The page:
How much is land value, really?

A relevant query from Mohamad Tarifi showed up on the Facebook LVT group:

photo credit: Zoomar via flickr (cc)
A surprising lesson I learned from helping a family member shop for a house in the US: most property value is in the improvement (building) not the land. For example, in a 1M$ house only 100k-200k is land (and this is south california where land is supposed to be super expensive). Since I am new to all of this can someone please explain to me why this does not significantly weaken the LVT argument?
He doesn’t tell us which part of Southern California this is; nowadays there are plenty of places where land (and houses) are worth little.  But even in prosperous times, builders of new houses typically expect the land to cost maybe 20% of the selling price for a new house, so his figure is plausible for some areas. But a new house isn’t the average house.
Routinely, in any dynamic community, houses (as well as other buildings) are demolished from time to time so the land can be re-used. When this happens, it means the land with the house on it was worth less than the bare land.  The average house is somewhere along the path from “land value is 20% of total” to “land value is over 100% of total.”
The existing U S personal and corporate income tax cause an additional bias to underestimate land value.  The owner of “income property” can deduct an amount from her taxable income based on the “depreciation” of the improvement, but land cannot be depreciated.  And, since the U S Government has little idea what the selling price of land actually is, it is a simple matter for the “taxpayer” to overestimate the proportion of real estate purchase price which is for the improvement.

2 thoughts on “How much is land value, really?”

  1. I live in a suburban county just outside of Wash DC. My house was built in 1948.

    If you believe the online tax assessment, the land is 55% of the total value.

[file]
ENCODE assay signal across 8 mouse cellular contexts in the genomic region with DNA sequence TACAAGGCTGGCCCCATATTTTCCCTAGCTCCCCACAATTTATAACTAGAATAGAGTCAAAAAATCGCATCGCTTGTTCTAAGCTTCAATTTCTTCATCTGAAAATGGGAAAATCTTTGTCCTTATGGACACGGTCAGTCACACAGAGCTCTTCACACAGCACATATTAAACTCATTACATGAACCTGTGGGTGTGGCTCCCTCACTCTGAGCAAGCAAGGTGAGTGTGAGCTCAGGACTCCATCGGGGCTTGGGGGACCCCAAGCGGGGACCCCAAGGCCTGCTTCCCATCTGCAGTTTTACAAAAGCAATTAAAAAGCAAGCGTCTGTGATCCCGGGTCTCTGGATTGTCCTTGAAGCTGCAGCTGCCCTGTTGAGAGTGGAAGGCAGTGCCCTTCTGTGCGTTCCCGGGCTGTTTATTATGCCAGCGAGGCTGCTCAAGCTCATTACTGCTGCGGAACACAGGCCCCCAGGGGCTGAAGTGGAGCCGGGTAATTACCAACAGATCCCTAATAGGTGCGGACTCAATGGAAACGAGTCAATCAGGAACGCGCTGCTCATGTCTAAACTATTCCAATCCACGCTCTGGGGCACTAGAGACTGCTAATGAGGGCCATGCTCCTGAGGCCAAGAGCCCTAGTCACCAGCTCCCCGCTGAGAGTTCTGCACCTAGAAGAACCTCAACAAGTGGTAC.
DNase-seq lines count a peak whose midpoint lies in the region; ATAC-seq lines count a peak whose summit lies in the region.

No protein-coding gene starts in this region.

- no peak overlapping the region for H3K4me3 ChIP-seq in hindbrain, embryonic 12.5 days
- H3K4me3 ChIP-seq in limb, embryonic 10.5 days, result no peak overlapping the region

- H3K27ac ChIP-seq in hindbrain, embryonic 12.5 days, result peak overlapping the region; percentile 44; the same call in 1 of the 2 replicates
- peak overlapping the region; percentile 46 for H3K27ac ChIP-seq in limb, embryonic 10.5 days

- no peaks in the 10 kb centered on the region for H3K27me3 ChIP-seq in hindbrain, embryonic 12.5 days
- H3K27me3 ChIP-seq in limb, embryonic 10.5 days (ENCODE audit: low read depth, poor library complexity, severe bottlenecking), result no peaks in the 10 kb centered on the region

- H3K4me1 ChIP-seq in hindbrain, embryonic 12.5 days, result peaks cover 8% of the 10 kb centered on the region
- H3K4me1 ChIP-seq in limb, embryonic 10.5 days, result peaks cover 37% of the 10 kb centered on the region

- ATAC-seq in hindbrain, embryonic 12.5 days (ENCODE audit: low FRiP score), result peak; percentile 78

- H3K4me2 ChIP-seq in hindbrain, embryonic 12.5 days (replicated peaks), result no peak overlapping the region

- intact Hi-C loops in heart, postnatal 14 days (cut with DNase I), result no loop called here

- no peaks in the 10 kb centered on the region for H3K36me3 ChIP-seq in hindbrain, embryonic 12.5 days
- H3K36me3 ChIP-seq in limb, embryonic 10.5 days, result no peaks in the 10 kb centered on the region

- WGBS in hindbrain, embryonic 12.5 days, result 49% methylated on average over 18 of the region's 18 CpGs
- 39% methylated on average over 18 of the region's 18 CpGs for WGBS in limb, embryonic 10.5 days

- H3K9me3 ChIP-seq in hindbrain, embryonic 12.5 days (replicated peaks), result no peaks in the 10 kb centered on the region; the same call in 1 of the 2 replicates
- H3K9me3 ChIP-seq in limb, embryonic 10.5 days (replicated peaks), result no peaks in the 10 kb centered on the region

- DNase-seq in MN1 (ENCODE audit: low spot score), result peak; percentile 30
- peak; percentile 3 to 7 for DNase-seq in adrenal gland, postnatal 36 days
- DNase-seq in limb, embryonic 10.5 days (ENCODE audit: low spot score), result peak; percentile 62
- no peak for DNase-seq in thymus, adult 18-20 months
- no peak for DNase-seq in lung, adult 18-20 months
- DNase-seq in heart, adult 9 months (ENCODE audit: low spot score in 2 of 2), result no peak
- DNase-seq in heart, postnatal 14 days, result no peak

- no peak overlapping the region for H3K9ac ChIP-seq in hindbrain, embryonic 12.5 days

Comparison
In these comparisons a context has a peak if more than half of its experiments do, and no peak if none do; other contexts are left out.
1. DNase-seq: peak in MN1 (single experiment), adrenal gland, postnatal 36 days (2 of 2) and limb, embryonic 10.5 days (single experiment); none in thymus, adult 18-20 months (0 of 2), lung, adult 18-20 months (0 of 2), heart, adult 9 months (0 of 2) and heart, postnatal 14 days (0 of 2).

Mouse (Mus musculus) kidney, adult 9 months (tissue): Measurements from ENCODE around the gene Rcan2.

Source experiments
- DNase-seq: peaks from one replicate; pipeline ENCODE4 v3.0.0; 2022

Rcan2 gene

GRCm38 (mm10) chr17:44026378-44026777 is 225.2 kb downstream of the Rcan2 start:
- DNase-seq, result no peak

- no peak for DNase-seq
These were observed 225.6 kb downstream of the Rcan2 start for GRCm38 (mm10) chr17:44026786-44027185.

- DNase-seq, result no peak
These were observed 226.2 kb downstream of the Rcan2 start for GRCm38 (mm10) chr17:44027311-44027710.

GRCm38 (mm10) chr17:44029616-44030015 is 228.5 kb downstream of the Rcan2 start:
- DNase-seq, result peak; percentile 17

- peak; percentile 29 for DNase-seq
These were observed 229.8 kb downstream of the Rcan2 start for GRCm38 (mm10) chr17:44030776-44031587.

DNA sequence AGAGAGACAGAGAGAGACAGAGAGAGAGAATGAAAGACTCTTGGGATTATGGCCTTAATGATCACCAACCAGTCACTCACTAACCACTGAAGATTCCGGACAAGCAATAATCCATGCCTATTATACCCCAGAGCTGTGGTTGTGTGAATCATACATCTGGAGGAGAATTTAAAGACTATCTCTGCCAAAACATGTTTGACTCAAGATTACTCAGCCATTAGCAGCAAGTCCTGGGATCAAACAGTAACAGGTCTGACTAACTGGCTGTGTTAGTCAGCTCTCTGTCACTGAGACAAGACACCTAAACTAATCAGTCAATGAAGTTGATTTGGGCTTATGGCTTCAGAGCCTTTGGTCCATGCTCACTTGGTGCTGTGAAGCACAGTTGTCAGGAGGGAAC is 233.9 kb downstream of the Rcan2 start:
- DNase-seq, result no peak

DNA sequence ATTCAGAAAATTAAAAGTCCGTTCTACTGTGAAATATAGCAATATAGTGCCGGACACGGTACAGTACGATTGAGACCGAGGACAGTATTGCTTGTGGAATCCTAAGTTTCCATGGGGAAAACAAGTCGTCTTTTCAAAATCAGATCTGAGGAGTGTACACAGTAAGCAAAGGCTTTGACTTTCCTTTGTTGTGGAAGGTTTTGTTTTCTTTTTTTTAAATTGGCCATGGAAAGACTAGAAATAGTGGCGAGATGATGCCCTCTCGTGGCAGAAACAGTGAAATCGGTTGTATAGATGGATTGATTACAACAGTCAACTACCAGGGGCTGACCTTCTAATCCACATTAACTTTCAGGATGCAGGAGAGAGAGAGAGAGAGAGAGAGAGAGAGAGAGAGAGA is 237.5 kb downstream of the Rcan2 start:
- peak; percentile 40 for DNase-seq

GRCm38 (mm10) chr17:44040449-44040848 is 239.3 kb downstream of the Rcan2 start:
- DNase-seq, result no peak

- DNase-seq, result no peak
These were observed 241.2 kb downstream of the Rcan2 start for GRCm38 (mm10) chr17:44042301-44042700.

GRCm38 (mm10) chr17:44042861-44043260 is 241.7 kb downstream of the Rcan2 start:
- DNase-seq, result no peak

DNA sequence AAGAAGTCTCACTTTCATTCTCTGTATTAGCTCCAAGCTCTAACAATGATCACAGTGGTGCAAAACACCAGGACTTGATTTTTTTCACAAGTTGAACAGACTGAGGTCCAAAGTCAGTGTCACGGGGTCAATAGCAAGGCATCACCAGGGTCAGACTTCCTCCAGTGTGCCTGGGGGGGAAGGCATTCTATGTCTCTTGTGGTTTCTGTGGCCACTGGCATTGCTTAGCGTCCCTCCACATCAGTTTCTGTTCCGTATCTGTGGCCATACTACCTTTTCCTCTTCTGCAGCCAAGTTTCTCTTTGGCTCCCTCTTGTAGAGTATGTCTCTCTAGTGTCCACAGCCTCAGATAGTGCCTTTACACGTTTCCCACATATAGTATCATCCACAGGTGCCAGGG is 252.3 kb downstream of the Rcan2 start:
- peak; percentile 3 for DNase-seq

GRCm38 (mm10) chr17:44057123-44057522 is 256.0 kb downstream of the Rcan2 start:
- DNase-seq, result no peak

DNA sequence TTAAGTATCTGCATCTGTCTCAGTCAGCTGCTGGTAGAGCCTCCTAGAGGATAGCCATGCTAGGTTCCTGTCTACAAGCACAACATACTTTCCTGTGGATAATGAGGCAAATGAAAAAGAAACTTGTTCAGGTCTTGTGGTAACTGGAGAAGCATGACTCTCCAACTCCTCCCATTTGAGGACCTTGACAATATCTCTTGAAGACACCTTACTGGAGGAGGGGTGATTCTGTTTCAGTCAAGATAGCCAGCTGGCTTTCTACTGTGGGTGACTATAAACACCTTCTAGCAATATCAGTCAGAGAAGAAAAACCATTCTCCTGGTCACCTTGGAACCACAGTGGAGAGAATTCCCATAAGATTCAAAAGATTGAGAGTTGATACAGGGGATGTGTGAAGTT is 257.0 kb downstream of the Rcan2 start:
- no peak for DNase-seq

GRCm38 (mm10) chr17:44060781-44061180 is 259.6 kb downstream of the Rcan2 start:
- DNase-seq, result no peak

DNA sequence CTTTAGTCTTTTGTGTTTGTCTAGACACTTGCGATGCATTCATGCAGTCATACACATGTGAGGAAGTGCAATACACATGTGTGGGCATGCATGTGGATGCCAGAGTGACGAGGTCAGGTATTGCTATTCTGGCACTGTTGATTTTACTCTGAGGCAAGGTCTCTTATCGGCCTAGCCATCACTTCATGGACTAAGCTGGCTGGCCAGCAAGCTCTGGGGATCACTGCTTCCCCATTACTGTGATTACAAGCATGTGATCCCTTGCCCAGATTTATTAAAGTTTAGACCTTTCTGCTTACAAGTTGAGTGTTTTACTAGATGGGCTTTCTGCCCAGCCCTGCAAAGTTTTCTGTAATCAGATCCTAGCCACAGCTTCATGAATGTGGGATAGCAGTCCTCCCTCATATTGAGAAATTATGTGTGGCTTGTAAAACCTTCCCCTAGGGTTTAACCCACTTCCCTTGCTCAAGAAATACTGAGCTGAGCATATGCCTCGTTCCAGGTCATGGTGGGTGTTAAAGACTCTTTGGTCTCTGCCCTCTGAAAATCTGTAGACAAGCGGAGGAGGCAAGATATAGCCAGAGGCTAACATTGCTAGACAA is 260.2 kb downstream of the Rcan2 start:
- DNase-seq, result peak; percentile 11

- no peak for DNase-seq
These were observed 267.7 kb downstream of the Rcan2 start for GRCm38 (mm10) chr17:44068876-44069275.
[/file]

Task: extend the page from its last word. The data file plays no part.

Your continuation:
One thing I don’t quite understand, though, is why it seems that oftentimes/usually the value of the structure is much less than the replacement costs would be.

    1. That 55% might be a realistic assessment. If there are any sales of vacant lots, or of teardowns, in your neighborhood you could look at what they sold for to get some idea of lot value. Could your house be rebuilt for 45% of the total house + lot value? Probably not. But the assessment could be correct, because once we know what the lot is worth, the house can’t be worth any more than the difference between lot value and total lot + house value. And of course, with a teardown, the house is obviously worth zero because the owner wants to tear it down.

      One thing that complicates the above a bit is moving of houses, which used to be rather common and is still done occasionally. The lot might be worth more with the house removed, but the structure might have enough value that it would be worth moving to another location.

      Of course, when you insure your house against fire or other disaster, you insure it for replacement value, because that’s what it would take to make you whole. I don’t know enough about insurance practice to know whether, if your house burned down, you could just use the proceeds to buy a similar house nearby and sell your now-vacant lot. Seems to me that, in an area of rising real estate prices, you might come out a lot better that way.

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